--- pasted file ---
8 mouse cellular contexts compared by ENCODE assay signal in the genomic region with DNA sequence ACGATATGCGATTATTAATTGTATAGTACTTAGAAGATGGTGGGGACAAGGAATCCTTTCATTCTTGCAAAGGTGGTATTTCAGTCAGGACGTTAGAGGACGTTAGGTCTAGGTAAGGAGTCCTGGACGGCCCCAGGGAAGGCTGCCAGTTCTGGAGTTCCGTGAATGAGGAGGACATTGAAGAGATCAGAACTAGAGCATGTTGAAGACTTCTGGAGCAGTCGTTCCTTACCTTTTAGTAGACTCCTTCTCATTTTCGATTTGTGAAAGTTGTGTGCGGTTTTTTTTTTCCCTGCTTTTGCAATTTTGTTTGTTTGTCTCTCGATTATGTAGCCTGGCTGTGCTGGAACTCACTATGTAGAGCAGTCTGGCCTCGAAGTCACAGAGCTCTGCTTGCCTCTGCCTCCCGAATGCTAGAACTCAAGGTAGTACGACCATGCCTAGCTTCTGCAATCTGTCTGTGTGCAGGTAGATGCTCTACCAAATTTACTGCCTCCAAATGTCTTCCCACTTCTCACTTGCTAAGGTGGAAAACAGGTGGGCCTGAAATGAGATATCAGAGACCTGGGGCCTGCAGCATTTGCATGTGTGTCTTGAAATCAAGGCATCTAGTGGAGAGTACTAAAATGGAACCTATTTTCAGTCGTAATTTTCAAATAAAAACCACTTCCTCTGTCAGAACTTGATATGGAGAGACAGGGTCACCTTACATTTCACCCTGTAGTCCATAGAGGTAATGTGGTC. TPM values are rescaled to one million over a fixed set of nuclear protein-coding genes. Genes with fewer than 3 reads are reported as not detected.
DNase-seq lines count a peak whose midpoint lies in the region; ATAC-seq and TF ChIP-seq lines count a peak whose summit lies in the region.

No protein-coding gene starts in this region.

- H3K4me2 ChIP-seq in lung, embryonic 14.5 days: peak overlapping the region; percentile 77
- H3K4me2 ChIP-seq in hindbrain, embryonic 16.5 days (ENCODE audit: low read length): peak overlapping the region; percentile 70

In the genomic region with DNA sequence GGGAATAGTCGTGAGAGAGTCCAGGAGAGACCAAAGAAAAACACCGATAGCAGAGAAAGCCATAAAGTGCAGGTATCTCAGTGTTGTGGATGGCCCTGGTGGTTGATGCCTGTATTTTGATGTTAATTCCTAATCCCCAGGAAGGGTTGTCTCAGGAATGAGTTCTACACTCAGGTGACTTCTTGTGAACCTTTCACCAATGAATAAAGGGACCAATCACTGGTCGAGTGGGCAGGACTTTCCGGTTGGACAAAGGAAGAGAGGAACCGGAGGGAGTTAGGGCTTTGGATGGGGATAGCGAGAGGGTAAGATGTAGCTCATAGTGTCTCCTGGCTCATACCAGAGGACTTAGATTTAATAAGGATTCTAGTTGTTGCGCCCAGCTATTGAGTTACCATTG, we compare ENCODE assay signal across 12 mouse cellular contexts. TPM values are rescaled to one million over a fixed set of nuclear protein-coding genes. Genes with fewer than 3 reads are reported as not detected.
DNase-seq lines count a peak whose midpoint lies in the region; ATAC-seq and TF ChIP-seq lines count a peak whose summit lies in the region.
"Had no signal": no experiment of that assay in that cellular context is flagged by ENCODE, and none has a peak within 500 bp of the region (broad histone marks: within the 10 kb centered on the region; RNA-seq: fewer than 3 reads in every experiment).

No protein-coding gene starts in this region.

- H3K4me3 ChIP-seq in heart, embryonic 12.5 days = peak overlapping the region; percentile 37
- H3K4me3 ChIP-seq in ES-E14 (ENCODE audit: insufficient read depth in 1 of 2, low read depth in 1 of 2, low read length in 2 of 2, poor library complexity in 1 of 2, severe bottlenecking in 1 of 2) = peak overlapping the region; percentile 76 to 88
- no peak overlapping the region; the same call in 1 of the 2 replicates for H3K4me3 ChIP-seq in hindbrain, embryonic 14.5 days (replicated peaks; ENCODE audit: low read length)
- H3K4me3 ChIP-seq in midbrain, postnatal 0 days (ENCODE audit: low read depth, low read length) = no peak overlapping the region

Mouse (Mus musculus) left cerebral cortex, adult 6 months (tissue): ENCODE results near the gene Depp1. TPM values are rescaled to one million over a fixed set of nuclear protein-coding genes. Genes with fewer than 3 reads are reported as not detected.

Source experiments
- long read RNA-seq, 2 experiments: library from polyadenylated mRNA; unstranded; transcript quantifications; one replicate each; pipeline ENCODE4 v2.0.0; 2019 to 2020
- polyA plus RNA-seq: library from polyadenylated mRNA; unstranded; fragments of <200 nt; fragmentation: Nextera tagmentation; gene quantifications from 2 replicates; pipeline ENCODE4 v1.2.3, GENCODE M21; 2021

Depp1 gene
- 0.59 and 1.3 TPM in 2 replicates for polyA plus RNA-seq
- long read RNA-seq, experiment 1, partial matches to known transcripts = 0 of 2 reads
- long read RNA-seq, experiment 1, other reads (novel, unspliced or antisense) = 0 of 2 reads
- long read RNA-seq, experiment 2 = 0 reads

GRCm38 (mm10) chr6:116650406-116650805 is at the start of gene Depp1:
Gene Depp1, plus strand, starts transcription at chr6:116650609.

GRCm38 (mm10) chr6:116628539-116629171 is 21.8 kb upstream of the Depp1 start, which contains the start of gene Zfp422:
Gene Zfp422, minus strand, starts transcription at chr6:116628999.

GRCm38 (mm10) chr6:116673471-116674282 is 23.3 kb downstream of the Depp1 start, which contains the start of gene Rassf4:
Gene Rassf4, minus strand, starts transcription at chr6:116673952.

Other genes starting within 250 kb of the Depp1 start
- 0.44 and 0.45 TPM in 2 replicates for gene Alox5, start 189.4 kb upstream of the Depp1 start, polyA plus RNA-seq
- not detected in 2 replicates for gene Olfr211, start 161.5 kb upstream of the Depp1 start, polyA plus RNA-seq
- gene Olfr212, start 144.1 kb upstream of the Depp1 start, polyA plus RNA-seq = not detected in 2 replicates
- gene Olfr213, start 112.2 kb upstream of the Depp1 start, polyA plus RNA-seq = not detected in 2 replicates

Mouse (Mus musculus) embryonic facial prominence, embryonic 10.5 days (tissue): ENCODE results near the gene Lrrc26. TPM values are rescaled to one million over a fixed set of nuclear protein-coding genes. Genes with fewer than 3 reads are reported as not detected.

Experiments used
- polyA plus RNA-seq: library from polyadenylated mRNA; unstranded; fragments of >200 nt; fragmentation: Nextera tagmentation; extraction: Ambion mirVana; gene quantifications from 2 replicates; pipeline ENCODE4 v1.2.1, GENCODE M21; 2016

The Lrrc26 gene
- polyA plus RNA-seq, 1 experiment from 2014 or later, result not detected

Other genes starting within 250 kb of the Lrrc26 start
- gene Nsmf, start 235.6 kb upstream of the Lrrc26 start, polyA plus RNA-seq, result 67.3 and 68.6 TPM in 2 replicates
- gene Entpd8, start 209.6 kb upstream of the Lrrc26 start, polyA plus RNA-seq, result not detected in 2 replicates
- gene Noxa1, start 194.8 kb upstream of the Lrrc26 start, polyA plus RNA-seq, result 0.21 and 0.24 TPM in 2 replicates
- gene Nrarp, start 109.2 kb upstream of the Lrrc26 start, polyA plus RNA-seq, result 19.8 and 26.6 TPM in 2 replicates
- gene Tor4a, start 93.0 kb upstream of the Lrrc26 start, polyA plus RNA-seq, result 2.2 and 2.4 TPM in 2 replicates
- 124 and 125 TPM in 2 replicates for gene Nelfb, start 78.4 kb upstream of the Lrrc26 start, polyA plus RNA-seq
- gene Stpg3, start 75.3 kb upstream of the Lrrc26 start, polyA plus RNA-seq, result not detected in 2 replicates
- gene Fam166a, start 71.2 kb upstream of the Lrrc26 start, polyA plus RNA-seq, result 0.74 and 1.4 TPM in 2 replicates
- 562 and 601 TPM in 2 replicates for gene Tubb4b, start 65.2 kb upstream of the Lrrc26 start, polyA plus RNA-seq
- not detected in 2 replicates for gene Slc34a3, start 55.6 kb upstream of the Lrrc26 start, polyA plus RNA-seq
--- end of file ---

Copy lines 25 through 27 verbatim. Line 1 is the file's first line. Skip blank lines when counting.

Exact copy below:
GRCm38 (mm10) chr6:116628539-116629171 is 21.8 kb upstream of the Depp1 start, which contains the start of gene Zfp422:
Gene Zfp422, minus strand, starts transcription at chr6:116628999.

GRCm38 (mm10) chr6:116673471-116674282 is 23.3 kb downstream of the Depp1 start, which contains the start of gene Rassf4: